A whole stack of memories
never equal one little hope.
-Charles M. Schulz
When my Great Grandmother Elizabeth's things were doled out after she left for heaven, I was in the height of my reporting career. As I remember it, the Iraq war was at a fever pitch; it was the week Saddam's statue toppled in Baghdad. CBS wasn't letting anyone off for anything. Participating in the packing of Elizabeth's things was not an option.
It's not as if I was the only, or even a remarkable, great-grandchild anyway. I wasn't local, or a namesake, or the oldest or the baby. So my parents carted home a few odds and ends for me that no one wanted: handsewn table cloths, meticulously cared for and worn with use. Linen napkins, mismatched, in odd numbers, and handmade. And odd sets of flatware, tarnished and incomplete.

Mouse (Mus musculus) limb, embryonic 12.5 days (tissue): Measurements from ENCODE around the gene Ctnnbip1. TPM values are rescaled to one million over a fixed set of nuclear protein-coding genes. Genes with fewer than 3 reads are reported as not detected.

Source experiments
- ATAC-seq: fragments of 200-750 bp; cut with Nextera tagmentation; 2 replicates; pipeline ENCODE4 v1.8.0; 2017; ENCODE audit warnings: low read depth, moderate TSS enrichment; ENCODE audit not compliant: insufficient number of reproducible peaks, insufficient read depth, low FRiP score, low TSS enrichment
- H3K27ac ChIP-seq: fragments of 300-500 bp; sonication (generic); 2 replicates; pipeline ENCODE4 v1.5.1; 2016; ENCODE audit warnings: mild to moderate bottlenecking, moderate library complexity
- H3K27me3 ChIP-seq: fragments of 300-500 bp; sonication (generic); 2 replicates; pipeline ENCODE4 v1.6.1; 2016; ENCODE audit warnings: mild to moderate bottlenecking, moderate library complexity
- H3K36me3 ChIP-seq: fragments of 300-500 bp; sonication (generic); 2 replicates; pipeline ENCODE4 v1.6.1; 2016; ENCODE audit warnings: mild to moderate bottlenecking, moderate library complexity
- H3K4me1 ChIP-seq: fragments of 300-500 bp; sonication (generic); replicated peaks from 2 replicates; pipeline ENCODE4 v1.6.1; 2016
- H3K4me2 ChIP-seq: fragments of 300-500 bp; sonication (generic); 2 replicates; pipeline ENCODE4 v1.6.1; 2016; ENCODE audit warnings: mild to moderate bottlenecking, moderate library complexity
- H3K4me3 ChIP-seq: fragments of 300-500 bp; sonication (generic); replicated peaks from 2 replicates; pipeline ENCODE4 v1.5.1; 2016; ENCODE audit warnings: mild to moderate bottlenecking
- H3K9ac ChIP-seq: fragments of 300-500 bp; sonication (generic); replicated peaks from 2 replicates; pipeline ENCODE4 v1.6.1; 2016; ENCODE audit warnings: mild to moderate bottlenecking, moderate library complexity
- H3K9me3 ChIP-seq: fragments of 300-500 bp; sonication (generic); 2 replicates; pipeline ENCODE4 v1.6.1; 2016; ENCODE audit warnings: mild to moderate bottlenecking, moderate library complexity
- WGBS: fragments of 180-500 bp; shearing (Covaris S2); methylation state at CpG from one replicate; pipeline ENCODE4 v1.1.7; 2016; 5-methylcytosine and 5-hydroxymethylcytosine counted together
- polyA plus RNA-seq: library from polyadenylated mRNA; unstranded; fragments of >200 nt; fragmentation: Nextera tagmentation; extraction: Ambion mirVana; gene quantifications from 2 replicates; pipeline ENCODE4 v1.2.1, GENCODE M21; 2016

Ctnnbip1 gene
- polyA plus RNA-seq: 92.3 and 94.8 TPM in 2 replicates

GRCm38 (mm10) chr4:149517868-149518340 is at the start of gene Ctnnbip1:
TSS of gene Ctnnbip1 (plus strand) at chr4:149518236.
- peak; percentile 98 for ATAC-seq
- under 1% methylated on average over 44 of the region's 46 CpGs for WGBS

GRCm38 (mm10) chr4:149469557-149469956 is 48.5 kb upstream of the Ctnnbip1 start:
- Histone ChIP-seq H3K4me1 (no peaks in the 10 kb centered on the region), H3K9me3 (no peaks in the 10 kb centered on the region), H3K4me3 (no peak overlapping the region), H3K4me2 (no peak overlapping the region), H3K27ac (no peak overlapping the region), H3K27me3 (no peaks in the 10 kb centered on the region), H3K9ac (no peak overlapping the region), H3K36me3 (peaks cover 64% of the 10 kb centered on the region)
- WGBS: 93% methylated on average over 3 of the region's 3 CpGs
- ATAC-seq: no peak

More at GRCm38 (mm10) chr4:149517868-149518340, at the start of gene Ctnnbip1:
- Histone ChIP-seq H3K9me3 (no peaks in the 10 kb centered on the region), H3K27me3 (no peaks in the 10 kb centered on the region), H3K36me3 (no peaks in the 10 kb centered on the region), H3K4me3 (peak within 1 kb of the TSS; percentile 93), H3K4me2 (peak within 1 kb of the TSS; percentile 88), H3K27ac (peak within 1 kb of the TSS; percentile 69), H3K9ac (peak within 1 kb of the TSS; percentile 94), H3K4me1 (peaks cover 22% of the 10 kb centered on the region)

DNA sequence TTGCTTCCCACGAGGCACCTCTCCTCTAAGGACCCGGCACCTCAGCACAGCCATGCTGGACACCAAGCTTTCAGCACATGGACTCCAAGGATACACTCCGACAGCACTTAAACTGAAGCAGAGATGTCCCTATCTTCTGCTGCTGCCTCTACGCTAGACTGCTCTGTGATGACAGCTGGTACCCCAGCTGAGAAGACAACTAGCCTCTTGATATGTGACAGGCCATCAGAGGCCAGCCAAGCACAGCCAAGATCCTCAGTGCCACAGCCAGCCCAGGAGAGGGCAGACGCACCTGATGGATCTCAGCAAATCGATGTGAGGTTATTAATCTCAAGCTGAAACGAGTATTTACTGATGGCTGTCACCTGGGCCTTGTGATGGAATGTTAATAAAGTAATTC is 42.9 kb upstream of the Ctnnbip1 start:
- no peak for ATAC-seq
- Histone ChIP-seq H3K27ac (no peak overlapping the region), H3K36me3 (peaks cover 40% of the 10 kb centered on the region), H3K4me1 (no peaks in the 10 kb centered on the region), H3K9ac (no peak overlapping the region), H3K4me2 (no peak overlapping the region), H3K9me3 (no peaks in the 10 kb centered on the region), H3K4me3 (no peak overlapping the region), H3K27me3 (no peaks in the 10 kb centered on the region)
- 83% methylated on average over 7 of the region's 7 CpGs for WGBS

I love them.
It's such a shame, isn't it, that we only know our grand and great-grandparents when we're young. If then. There are a million questions I'd like to ask Elizabeth now. There are a thousand things I'd like to learn from her. Things such as, How do you make your caramel pie? How'd you get your garden tomatoes so big? How do you sew on a treadle machine? What's the secret to your chicken and dumplings? How'd you keep such an unwavering faith through loss and war? Will you teach me to quilt?
Is it strange that I feel her absence more today than I did a decade ago?
Today, I flip through my stack of memories and momentos from her honest and handmade life, and hold onto my one little hope: that oneday I grow up to be a woman like Elizabeth.